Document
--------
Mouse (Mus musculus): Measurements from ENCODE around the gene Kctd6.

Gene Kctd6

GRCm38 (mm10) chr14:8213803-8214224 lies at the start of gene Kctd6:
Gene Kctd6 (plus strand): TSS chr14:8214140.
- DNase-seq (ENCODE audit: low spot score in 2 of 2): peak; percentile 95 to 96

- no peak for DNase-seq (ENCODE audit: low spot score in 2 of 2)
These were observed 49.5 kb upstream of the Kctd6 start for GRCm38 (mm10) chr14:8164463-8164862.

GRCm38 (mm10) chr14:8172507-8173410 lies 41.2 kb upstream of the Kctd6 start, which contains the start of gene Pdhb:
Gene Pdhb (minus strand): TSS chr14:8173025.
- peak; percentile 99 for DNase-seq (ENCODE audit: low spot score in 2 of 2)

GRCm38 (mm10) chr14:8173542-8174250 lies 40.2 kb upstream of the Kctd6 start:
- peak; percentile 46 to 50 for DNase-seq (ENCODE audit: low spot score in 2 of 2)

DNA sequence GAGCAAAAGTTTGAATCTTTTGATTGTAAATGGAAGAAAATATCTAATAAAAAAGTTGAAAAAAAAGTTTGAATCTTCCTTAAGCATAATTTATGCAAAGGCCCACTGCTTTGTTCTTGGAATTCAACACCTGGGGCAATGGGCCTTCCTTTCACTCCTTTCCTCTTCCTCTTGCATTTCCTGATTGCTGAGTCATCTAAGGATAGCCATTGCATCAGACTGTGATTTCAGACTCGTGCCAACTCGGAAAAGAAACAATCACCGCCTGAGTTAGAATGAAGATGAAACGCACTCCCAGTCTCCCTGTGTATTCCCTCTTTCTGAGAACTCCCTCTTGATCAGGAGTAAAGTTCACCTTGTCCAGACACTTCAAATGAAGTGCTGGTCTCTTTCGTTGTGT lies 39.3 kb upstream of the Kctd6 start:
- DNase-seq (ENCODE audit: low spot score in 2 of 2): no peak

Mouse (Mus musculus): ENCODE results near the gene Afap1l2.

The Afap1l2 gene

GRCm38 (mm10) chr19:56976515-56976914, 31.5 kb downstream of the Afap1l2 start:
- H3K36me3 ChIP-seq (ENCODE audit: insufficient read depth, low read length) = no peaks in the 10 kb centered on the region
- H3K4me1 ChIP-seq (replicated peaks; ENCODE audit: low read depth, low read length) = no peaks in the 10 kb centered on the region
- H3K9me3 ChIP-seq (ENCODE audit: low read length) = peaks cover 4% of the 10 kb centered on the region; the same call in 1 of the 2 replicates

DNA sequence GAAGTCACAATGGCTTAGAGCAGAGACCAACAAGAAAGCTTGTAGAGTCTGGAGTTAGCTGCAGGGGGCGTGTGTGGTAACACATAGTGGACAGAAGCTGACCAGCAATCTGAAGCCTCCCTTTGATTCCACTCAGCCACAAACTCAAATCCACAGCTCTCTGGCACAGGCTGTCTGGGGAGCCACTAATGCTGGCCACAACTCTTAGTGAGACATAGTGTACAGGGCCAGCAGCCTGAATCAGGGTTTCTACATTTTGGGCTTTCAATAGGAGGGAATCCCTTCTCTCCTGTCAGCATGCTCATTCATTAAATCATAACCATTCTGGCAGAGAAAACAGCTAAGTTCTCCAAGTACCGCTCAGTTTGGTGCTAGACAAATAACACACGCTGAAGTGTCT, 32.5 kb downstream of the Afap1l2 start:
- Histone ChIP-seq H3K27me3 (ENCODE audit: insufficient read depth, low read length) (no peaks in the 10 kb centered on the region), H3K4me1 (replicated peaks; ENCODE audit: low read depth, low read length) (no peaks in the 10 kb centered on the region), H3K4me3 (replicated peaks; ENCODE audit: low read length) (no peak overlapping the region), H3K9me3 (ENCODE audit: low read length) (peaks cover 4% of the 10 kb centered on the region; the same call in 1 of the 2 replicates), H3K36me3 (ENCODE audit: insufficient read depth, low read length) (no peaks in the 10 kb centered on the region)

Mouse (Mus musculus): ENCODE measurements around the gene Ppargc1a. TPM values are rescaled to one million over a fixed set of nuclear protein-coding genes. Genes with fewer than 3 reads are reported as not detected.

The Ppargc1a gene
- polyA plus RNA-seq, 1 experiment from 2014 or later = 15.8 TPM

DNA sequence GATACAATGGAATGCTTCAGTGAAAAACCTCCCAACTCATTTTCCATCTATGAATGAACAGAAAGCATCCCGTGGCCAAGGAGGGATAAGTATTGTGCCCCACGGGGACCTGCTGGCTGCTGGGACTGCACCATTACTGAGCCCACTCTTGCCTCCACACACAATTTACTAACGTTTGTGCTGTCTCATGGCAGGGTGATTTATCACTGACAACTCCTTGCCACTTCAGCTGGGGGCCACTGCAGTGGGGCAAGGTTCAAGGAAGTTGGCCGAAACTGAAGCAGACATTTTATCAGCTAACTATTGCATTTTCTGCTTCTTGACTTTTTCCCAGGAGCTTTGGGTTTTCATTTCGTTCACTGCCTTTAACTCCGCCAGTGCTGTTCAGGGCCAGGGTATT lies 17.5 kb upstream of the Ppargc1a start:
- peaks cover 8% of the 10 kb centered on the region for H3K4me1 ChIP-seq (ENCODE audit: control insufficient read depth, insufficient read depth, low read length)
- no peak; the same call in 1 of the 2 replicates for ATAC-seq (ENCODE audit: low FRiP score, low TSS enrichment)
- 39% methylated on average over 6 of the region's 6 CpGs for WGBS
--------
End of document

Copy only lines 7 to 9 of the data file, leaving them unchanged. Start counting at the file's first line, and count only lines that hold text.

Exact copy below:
These were observed 49.5 kb upstream of the Kctd6 start for GRCm38 (mm10) chr14:8164463-8164862.

GRCm38 (mm10) chr14:8172507-8173410 lies 41.2 kb upstream of the Kctd6 start, which contains the start of gene Pdhb:
Gene Pdhb (minus strand): TSS chr14:8173025.